Monthly Archives: April 2008
If you are tallying up your expenses every month, you may be shocked at how much you are spending on groceries. Obviously, groceries aren’t a luxury you can do without and perhaps that is why so many of us are lenient with our grocery budget. However, there are many ways to reduce this monthly expense. […] continue reading
Some of us are lucky – or foolish depending on how you look at it – in that we will be receiving a check in the mail from Uncle Sam bringing the glad tidings of a tax refund! Forbes estimates that on average, tax payers will be receiving approximately $2,480 by way of a tax […] continue reading
With the days before we should all have filed our income taxes dwindling away, I am about to undertake something rather ambitious: discuss some tax breaks and exemptions. The reason I say “ambitious” is because the income tax code is a whopping 1.3 million words long, and that makes it twice as long as Tolstoy’s […] continue reading
With the days before we should all have filed our income taxes dwindling away, I am about to undertake something rather ambitious: discuss some tax breaks and exemptions.
The reason I say “ambitious” is because the income tax code is a whopping 1.3 million words long, and that makes it twice as long as Tolstoy’s massive tome “War & Peace” (just a bit of interesting trivia I thought I’d share).
Now there are literally thousands of tax breaks, so I am going to discuss a few breaks that are the most likely to apply to you and your tax situation. And it is our right – and perhaps our duty to ourselves – to do as much as possible to limit our tax liability through appropriate use of the available tax breaks and exemptions.
You can choose to pay fewer taxes by managing your finances in a way to minimize your taxes. It is possible to itemize deductions including expenses for health care, state and local taxes, personal property taxes (such as car registration fees), mortgage interest, gifts to charity, job-related expenses, tax preparation fees, and investment-related expenses. Throughout the year, keep track of all your itemized expenses so at the end of the year you have a clear idea what you can claim as exemptions.
With proper record keeping, you may find that you can take advantage of tax breaks/credits for things such as college expenses, saving for retirement, or for adopting children.
Here are 5 tax breaks that you may be able to take advantage of this year if you have not already done so:
A new tax break in 2007 allows you to deduct your mortgage insurance premiums, in addition to any mortgage interest that you pay, on your 2007 tax return – assuming of course that you itemize your deductions and that your mortgage insurance policy went into effect after December 31, 2006.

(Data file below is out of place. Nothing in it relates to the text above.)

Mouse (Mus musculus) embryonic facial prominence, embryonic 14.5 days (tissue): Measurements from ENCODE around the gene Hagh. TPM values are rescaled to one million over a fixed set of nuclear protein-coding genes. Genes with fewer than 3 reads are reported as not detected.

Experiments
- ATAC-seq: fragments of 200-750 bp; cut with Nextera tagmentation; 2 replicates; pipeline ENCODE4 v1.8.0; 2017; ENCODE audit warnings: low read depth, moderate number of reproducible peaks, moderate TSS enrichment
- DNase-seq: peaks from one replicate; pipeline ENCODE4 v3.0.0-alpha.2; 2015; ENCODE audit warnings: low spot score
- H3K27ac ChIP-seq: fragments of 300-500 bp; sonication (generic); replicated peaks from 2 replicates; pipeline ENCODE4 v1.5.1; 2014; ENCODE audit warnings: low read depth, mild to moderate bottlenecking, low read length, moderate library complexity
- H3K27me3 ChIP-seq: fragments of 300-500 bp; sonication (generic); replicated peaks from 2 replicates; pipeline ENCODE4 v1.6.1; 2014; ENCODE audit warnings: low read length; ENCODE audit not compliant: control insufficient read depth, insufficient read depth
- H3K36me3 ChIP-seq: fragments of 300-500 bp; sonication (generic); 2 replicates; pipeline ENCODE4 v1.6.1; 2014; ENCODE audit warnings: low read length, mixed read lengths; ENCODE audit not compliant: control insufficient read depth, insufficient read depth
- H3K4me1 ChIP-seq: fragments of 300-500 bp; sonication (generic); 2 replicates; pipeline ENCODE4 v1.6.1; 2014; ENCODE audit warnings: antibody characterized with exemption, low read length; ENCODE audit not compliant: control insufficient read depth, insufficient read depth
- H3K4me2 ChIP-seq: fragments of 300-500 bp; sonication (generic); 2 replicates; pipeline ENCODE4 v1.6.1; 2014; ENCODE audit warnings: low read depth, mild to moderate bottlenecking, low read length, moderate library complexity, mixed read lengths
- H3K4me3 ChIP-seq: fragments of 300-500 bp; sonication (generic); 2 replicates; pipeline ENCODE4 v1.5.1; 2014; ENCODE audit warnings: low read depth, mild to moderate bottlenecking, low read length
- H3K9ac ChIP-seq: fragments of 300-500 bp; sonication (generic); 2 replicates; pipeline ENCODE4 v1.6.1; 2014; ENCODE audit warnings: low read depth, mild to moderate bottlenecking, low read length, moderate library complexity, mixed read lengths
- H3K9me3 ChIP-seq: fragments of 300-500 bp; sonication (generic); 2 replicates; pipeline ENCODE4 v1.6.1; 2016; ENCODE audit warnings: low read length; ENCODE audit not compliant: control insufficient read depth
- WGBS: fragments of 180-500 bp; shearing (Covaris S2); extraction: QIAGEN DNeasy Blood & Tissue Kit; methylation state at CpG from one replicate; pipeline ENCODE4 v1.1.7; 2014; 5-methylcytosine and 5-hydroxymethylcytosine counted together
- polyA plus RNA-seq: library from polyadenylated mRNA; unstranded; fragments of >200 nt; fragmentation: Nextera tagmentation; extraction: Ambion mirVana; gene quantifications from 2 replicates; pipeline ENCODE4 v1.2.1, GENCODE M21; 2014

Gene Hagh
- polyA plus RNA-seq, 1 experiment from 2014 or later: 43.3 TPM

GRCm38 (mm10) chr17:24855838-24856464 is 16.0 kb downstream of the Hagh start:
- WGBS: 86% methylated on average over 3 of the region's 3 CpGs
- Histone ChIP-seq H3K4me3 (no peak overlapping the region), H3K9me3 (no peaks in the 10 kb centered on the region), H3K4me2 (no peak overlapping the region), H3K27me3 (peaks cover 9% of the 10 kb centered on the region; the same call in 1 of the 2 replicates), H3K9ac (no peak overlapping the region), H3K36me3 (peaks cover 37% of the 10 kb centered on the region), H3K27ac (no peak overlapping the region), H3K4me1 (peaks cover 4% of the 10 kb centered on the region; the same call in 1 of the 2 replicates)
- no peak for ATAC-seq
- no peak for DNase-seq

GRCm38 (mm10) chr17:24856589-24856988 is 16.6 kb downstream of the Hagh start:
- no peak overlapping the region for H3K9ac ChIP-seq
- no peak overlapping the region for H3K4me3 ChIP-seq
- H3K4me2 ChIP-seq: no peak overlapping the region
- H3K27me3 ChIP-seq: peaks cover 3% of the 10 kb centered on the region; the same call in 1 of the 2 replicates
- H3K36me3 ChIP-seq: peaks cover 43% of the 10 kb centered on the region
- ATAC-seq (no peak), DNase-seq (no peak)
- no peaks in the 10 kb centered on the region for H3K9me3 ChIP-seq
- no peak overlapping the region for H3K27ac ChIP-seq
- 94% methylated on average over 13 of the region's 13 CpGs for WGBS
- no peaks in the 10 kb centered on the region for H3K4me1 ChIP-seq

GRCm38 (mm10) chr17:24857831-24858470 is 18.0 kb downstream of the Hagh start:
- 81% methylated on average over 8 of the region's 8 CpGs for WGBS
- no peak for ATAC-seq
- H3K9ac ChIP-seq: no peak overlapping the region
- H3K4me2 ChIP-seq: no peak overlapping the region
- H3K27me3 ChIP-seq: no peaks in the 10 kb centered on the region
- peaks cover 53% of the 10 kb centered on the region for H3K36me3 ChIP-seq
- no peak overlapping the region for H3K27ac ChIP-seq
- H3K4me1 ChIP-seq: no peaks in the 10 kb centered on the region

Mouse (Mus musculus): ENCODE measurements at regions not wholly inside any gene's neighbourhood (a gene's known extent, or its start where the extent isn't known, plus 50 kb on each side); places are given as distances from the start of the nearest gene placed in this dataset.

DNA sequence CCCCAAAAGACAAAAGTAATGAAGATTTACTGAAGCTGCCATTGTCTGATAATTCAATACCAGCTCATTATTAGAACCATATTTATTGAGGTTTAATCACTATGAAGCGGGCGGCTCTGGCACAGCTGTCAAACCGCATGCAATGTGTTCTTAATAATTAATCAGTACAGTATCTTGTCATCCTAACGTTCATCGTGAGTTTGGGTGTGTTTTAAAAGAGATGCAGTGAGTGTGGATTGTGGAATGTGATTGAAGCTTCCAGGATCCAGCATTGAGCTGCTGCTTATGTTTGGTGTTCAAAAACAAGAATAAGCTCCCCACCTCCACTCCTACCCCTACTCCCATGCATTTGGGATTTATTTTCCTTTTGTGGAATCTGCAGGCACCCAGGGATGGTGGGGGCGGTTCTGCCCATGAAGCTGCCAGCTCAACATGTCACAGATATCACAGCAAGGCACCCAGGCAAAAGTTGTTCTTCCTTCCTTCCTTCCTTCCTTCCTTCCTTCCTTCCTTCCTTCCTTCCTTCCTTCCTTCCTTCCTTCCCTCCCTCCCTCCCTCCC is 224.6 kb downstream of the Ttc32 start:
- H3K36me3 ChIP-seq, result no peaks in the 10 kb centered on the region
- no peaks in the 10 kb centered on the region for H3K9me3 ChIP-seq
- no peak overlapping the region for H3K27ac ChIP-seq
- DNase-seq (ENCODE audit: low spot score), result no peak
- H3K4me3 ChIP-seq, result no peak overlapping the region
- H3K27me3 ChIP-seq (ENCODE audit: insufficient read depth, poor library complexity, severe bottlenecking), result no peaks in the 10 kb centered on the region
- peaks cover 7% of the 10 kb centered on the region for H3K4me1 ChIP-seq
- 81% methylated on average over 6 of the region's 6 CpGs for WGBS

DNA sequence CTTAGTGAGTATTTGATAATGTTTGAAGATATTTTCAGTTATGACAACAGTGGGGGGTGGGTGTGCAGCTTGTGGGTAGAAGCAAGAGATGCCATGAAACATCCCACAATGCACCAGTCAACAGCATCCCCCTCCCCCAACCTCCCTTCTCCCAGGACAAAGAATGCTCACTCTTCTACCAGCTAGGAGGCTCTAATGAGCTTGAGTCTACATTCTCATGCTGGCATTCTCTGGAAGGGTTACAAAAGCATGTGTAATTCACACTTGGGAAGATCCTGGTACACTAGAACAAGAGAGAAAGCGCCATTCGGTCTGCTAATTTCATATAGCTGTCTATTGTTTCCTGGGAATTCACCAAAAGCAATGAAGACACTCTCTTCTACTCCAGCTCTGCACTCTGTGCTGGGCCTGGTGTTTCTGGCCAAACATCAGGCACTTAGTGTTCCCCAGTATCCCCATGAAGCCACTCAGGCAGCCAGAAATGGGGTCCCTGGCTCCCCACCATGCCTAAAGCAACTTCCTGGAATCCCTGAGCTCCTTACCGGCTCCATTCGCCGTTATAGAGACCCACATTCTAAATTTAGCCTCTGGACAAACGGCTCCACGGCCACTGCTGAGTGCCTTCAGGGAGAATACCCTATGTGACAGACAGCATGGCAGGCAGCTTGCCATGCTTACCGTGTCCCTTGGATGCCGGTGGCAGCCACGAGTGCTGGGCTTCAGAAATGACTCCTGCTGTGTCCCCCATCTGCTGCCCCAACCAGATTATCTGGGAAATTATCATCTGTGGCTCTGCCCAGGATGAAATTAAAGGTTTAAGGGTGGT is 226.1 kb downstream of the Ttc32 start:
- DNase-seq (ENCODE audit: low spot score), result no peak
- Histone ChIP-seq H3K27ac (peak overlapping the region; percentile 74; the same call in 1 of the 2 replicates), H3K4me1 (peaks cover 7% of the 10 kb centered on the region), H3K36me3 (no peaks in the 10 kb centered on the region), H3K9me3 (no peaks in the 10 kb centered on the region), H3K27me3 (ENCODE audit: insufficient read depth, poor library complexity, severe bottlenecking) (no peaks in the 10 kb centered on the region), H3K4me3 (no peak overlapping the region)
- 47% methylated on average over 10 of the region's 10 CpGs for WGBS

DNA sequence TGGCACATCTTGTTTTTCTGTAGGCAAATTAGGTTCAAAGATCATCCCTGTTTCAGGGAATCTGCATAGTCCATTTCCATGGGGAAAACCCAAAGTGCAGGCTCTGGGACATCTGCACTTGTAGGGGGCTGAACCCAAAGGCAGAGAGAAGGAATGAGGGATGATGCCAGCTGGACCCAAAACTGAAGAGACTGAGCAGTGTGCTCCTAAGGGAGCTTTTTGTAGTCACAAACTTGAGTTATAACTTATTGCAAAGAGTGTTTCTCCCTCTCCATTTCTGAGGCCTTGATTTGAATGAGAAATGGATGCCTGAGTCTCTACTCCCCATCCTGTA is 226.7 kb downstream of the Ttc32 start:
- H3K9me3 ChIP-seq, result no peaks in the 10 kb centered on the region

Another tax break related to mortgages is the mortgage debt forgiveness, which means that if you had mortgage debt canceled/forgiven by your lender you will no longer have to pay income taxes on that amount.
In the past few weeks we have been talking a lot about IRAs, so you may know that while you cannot claim exemption for your contributions to a Roth IRA, you can for your contributions to a Traditional IRA (up to $4000 in 2007 and an additional $1000 if you are over 50).
You have until April 15th, 2008 to fund your 2007 IRA contributions so it is not too late to take advantage of any associated exemptions when you file your taxes.
The Energy Policy Act of 2005
Consumers who purchase and install specific products, such as energy-efficient windows, insulation, doors, roofs, cooling and solar heating equipment in the home can receive a tax credit.
The amount of the credit and maximum value will depend on the energy-efficient improvement. As an example, you can receive up to $200 for installing energy-efficient windows in your home.
Dependents and Child Care
You are entitled to a $3,400 exemption per child against your taxable income for dependent children. Your child, even if he or she is over 18 and earning a pay check can entitle you to claim them as dependent, so long as you cover more than 50% of their expenses. The dependent must live in your home for more than half the year and be under the age of 19, or under 24 if a full-time student.
If you have to pay for child care or care of an elderly dependent while you are at work, you can claim deductions for payments you make beyond any amount that you already set aside in a flexible spending account. The maximum credit you may receive is a 35% credit on up to $3,000 in expenses for one dependent or $6,000 for two or more, with the amount of the credit decreasing based on your income.
You may be able to deduct certain higher education expenses even if you don’t itemize your deductions. Depending on your income, you may qualify to take a deduction on up to $4,000 in tuition and fees with the amount reducing to $2,000 as your income increases.
Be sure to evaluate all of the recent changes to the tax code as you prepare your taxes this year, as you may be able to take advantage of these tax breaks to save yourself some money.